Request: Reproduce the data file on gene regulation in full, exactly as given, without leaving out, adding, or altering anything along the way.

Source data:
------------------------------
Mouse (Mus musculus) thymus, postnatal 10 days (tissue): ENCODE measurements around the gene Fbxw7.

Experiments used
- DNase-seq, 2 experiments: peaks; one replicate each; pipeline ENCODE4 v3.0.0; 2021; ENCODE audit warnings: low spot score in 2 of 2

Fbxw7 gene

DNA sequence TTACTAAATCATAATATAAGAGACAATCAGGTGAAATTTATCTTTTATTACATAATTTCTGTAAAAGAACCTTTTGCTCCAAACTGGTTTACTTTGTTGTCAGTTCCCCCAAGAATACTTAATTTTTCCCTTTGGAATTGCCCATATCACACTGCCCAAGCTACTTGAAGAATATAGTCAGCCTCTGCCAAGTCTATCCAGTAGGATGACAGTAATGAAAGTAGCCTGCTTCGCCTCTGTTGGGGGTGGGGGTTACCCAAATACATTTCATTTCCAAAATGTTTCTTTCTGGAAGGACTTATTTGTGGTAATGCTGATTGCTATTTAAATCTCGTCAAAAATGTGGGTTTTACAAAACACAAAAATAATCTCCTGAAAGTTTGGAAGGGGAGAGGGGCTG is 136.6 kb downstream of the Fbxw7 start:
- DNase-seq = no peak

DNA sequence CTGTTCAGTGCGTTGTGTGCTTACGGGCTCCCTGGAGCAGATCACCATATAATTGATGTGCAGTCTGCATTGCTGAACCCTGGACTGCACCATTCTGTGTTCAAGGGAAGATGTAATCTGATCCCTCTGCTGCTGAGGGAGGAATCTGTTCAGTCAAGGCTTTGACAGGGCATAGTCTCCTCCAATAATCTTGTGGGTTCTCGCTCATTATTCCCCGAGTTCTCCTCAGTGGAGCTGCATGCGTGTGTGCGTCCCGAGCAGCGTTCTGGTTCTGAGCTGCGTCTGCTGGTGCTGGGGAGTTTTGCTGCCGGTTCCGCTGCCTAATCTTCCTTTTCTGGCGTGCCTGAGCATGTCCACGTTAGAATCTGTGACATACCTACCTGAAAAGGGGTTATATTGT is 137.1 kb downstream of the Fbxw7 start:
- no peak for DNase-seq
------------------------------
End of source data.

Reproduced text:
Mouse (Mus musculus) thymus, postnatal 10 days (tissue): ENCODE measurements around the gene Fbxw7.

Experiments used
- DNase-seq, 2 experiments: peaks; one replicate each; pipeline ENCODE4 v3.0.0; 2021; ENCODE audit warnings: low spot score in 2 of 2

Fbxw7 gene

DNA sequence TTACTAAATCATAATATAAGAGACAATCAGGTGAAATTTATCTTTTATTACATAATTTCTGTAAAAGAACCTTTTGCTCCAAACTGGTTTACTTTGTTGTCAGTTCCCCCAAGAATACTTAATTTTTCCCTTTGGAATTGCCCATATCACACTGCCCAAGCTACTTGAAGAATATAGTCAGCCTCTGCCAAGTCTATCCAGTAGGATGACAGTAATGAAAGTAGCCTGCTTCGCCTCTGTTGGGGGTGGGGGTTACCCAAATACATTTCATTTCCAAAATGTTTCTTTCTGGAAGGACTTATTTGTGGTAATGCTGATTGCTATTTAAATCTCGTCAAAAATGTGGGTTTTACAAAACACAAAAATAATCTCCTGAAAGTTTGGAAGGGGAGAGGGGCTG is 136.6 kb downstream of the Fbxw7 start:
- DNase-seq = no peak

DNA sequence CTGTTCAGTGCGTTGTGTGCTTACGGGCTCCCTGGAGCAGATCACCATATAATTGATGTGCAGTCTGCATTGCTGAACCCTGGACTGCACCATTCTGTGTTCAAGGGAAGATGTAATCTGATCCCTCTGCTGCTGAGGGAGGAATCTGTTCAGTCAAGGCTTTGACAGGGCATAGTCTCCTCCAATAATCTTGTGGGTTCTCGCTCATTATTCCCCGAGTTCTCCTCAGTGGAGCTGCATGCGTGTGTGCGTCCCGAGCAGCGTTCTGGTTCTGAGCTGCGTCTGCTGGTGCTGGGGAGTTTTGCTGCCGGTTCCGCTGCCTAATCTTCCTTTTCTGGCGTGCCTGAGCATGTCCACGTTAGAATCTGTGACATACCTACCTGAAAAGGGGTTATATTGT is 137.1 kb downstream of the Fbxw7 start:
- no peak for DNase-seq